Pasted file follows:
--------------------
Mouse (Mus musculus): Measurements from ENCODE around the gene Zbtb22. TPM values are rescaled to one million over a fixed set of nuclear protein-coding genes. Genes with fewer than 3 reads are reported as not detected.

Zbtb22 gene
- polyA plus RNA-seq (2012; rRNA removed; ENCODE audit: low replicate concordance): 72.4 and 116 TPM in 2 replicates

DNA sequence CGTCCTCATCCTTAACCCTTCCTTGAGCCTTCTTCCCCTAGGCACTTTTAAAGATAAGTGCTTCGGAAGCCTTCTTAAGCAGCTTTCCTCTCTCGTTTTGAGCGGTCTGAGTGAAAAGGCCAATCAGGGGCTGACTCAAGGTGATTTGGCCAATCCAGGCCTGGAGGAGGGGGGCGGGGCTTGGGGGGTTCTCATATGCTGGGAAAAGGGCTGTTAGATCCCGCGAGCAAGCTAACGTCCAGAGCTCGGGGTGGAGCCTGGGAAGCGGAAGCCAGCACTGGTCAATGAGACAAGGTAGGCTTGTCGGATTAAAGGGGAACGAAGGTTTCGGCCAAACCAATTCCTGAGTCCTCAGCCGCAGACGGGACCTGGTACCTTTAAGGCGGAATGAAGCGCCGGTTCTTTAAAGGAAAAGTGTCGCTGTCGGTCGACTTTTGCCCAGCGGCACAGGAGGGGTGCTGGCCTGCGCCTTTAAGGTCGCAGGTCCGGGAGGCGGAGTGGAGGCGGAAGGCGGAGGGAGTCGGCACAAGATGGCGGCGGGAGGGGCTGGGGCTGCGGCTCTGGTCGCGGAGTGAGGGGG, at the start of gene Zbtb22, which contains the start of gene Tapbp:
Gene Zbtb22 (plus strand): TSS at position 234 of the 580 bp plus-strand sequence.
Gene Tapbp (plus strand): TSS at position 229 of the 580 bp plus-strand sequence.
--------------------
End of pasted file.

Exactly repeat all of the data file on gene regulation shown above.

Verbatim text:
Mouse (Mus musculus): Measurements from ENCODE around the gene Zbtb22. TPM values are rescaled to one million over a fixed set of nuclear protein-coding genes. Genes with fewer than 3 reads are reported as not detected.

Zbtb22 gene
- polyA plus RNA-seq (2012; rRNA removed; ENCODE audit: low replicate concordance): 72.4 and 116 TPM in 2 replicates

DNA sequence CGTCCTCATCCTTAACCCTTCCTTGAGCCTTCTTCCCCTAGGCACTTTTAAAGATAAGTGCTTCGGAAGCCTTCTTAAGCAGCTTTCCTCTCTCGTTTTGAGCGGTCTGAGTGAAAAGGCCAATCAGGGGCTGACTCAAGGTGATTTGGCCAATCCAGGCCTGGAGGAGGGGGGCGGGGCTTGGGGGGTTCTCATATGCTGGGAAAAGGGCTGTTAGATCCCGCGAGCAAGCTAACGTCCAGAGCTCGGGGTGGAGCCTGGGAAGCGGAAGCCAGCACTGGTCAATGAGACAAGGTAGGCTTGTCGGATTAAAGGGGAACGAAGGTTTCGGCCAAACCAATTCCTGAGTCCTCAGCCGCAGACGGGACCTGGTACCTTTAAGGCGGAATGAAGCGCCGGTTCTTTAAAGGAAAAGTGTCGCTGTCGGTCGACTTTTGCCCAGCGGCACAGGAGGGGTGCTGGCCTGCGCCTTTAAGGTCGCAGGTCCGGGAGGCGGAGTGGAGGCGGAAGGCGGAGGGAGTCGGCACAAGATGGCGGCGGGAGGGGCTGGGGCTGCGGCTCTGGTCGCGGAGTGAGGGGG, at the start of gene Zbtb22, which contains the start of gene Tapbp:
Gene Zbtb22 (plus strand): TSS at position 234 of the 580 bp plus-strand sequence.
Gene Tapbp (plus strand): TSS at position 229 of the 580 bp plus-strand sequence.